And oh yeah, the music… ‘Electro pop’ pretty much suffices as a description of John Maus. Short of some more neo-classical stylings to the keyboard playing on his earlier stuff (a bit like the Magnetic Fields), and the slightly choral feel his layers of vocals often hint at the music is fairly straight retro electro. Usually a bass guitar chugging over unshowy drum programming, smothered in glistening synths. This isn’t sophisticated sound-designer stuff. The sounds he uses are straight out of your favourite ‘eighties presets’ sample pack, all drenched in unsubtle amounts of reverb.

There’s a seemingly wilful amateurishness to how it all comes together. His early albums have the occasional crackle and mic hiss, which is mostly gone on his ‘breakthrough’ record, 2011’s ‘We Must Become The Pitiless Censors Of Ourselves’. However there’s still a general lack of fidelity which gives it a ‘cheap horror film’ quality. Is this part of the schtick? See above.

We Must Become The Pitiless Censors Of Ourselves

Again this adds to the feel of the music as something ‘found’. Like there shouldn’t be a real guy called John Maus wandering round out there. We should be trying to track him down for a retrospective documentary, Searching For Sugar Man style, or Mingering Mike not waiting for him to tour and release a new record.

I’ve got to admit that it’s taken me a while to get to my current status as whatever the Maus equivalent of a Belieber is. On the listening post at Spillers I switched off ‘Streetlight’ about a minute in because the synths sounded naff and the vocals were just utterly lost in the reverb. I still think the synths sound naff and wish I could hear the lyrics better on some songs, but now I love it for the same reason. It also took me nearly twelve months after finally buying ‘We Must Become the Pitiless Censors of Ourselves’ to finally come to love it (I got it as part of a Bleep albums of the year bundle, if you were wondering).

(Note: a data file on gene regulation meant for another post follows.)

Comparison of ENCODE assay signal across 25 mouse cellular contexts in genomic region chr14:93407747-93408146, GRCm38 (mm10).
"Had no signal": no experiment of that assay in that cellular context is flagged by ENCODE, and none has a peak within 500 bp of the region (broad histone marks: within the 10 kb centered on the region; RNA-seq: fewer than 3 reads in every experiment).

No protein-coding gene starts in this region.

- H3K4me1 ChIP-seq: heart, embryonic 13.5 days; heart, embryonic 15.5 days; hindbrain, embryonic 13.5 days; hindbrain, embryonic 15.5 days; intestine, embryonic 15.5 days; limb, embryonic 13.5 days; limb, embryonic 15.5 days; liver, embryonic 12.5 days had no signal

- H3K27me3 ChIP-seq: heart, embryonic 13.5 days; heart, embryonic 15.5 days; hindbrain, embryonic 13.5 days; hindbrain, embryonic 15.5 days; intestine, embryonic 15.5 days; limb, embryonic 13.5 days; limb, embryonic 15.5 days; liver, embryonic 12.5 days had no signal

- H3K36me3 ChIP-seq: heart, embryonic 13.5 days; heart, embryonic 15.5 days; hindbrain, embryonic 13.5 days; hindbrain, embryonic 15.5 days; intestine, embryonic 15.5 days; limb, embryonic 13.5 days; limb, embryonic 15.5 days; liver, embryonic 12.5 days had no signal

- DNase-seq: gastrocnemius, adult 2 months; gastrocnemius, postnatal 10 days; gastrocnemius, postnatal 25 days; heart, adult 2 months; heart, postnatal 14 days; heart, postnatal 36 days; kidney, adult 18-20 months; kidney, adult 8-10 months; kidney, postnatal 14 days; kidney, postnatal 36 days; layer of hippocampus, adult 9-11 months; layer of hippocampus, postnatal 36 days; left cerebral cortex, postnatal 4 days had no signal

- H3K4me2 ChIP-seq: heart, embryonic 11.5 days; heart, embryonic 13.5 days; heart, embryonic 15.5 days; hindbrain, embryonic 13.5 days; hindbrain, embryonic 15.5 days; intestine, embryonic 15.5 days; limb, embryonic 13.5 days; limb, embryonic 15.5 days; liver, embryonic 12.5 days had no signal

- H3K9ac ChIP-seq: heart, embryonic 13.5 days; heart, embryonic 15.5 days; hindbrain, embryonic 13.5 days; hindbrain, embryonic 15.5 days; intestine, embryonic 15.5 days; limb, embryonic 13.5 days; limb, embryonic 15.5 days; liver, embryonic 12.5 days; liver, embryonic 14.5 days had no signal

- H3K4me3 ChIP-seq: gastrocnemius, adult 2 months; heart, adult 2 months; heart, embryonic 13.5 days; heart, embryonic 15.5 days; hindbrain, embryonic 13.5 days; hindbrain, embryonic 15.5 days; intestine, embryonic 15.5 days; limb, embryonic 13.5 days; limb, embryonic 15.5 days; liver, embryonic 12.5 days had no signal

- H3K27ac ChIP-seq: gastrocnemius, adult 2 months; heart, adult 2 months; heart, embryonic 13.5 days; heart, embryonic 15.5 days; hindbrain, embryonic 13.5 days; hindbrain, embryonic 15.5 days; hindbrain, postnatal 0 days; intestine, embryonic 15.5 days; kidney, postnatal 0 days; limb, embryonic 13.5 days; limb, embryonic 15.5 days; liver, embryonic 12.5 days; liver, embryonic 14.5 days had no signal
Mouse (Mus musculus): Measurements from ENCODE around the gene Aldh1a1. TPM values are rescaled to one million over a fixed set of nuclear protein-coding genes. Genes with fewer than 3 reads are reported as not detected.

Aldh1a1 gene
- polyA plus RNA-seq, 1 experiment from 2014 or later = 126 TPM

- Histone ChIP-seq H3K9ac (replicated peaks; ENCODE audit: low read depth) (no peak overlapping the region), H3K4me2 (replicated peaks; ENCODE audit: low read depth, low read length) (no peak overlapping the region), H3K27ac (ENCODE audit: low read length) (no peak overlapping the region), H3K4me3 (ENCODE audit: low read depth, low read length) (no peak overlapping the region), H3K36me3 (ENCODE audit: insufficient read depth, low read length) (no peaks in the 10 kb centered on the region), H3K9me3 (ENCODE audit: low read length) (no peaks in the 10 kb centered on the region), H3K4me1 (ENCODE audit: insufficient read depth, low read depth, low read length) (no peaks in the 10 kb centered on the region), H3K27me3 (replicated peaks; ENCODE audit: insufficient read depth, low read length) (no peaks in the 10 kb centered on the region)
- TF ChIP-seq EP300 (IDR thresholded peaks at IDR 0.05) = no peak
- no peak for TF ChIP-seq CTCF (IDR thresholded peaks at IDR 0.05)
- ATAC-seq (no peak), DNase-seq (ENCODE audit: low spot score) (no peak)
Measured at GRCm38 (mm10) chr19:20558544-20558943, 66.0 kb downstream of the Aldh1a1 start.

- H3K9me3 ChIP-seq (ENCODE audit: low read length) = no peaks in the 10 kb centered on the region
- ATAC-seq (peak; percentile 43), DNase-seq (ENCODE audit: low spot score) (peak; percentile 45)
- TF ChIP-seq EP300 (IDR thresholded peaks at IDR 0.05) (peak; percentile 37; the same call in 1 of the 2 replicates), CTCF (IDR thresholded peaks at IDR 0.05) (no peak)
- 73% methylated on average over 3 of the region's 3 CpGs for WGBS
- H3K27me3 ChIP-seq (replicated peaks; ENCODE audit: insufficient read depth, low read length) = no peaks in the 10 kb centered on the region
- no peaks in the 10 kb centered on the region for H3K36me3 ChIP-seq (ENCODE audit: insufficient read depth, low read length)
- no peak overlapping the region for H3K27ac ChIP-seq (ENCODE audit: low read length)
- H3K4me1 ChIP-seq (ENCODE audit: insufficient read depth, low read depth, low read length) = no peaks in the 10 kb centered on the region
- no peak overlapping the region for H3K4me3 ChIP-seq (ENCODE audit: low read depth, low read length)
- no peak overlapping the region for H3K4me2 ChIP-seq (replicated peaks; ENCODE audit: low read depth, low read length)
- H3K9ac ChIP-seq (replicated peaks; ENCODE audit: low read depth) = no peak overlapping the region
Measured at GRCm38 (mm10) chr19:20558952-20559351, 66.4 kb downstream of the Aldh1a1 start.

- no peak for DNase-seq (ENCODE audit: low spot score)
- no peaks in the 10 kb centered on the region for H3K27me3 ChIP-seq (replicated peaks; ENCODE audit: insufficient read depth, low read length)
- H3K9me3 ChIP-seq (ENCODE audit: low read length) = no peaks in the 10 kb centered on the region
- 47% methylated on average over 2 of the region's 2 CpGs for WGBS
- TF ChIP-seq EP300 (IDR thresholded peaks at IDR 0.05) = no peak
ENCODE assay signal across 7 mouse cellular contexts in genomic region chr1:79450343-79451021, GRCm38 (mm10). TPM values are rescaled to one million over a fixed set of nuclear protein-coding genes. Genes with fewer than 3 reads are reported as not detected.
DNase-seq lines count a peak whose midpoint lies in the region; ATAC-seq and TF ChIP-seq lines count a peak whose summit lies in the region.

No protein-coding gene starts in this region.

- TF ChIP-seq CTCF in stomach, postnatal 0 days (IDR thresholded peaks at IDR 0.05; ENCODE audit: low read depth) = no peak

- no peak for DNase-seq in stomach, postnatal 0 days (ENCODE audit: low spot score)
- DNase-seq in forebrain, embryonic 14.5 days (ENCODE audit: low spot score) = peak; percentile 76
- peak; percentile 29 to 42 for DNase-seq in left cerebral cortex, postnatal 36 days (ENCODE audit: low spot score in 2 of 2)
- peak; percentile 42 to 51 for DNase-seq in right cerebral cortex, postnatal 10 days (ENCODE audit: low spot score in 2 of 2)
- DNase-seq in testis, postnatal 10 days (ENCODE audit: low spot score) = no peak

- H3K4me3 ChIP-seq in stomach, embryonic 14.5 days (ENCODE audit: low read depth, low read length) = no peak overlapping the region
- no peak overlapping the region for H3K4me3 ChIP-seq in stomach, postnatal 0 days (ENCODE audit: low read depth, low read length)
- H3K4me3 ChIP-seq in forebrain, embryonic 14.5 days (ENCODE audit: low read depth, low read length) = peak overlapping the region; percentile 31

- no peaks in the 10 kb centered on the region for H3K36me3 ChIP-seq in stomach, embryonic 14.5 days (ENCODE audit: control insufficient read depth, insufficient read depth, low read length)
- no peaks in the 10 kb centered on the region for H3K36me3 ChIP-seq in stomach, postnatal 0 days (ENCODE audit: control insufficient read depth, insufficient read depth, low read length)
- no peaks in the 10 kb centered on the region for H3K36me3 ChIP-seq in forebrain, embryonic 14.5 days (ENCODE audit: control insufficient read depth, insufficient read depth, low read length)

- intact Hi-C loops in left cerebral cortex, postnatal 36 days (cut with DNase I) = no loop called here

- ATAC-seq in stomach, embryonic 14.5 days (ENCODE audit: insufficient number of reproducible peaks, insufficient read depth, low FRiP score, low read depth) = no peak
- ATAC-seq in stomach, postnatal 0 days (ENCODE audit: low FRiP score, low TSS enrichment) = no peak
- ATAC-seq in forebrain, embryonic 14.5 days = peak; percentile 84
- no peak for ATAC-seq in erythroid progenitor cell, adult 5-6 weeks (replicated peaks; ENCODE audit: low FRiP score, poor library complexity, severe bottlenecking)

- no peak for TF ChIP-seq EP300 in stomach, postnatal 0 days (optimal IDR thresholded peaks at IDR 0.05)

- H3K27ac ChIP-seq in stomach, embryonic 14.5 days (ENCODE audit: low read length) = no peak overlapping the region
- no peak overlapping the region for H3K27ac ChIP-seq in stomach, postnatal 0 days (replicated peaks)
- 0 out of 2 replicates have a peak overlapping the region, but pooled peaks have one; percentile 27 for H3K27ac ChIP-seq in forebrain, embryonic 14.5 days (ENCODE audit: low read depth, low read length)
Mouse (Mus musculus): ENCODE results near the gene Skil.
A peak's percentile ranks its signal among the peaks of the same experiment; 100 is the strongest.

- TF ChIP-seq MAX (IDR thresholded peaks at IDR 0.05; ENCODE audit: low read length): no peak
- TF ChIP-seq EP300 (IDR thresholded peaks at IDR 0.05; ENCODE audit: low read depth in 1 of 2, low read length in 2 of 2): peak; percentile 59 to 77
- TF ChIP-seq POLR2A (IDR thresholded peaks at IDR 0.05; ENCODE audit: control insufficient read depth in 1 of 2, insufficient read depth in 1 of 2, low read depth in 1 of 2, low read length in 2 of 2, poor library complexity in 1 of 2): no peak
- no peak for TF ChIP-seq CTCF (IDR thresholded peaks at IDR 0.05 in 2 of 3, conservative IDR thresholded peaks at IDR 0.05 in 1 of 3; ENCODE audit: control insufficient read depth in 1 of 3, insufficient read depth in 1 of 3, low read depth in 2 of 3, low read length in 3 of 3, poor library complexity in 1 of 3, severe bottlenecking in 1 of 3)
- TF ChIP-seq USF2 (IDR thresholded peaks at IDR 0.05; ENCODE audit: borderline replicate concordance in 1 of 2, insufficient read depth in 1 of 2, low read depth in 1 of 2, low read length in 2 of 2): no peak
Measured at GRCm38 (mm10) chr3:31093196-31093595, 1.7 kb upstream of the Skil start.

It’s rare for me to listen to an artist on repeat, never mind one song or album. But last.fm tells me I’ve listened to Maus about 100 times in the last month, and that’s just iPod and laptop listens. He’s sent me back to the days of being a teenage pop fan, playing the same song on one side of a 7” over and over again.

Maus does seem to inspire the same in others. There’s a small, delightfully nutty online community dedicated to him called Mausspace. It wasn’t quite as Capslock House as I was hoping it might be, but there’s similar levels of adulation. If you search you can see a Happy Birthday message to John from his mum in one of the threads, it’s quite sweet.

So what swayed me? What made me a Mausketeer? Well I think it helps that his songs are catchy as fuck, and that even whilst you can sit and write a lovely blog post about the levels of irony in his work there’s still a core of soul in it all. Songs like ‘Bennington’, ‘Big Dumb Man’ and ‘The Fear’ give the impression of being rooted in real experience of demons and lost love, even as they use humour to introduce distance by sleight of hand (a technique I know well).  And ‘Believer’, the last track from ‘…Censors’, has a soaring uplifting quality which isn’t remotely diminished by the fact you can’t really make out a word of what he’s saying. It’s one of two tracks – the other being ‘No Title (Molly)’ – that I wish went on for twice as long as it does.

Ultimately I think it’s those ambiguous lyrical and stylistic hooks that go along with the musical ones. He walks elegantly the tightrope between irony and earnestness, and wrong foots you with occasional moments of ‘hang on, what am I actually listening to here?’. You can’t hear ‘Rights for Gays’ and not do a double take. Maus has made something so convincingly ‘faux outsider’ (I feel a bit sick for coining that expression) that it is actually possible to forget that he’s out there washing his socks, eating bread, and finishing his PhD or whatever, and that believe that you live in a world where the guy in the video doesn’t exist, and ‘John Maus’ is the great lost King of Pop.

I will now scribble his lyrics on my exercise book.


If that’s whetted your appetite, here’s a Spotify Playlist I made of my ten favourite John Maus songs.


2 thoughts on “Why John Maus is my awesome

  1. This is excellently well-put. I’ve been obsessed with this fellow for a couple of years now without quite knowing why, but you’ve articulated my reasons better than I could have myself.